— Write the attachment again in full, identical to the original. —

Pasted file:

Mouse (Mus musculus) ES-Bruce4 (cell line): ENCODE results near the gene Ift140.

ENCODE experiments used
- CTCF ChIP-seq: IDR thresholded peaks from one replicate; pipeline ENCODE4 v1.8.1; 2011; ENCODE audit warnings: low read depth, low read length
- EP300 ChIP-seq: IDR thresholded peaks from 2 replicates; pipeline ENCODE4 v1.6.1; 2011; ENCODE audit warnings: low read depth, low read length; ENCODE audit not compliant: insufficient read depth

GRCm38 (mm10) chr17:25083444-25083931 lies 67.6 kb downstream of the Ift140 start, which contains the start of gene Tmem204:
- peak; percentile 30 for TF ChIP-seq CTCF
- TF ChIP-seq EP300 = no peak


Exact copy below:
Mouse (Mus musculus) ES-Bruce4 (cell line): ENCODE results near the gene Ift140.

ENCODE experiments used
- CTCF ChIP-seq: IDR thresholded peaks from one replicate; pipeline ENCODE4 v1.8.1; 2011; ENCODE audit warnings: low read depth, low read length
- EP300 ChIP-seq: IDR thresholded peaks from 2 replicates; pipeline ENCODE4 v1.6.1; 2011; ENCODE audit warnings: low read depth, low read length; ENCODE audit not compliant: insufficient read depth

GRCm38 (mm10) chr17:25083444-25083931 lies 67.6 kb downstream of the Ift140 start, which contains the start of gene Tmem204:
- peak; percentile 30 for TF ChIP-seq CTCF
- TF ChIP-seq EP300 = no peak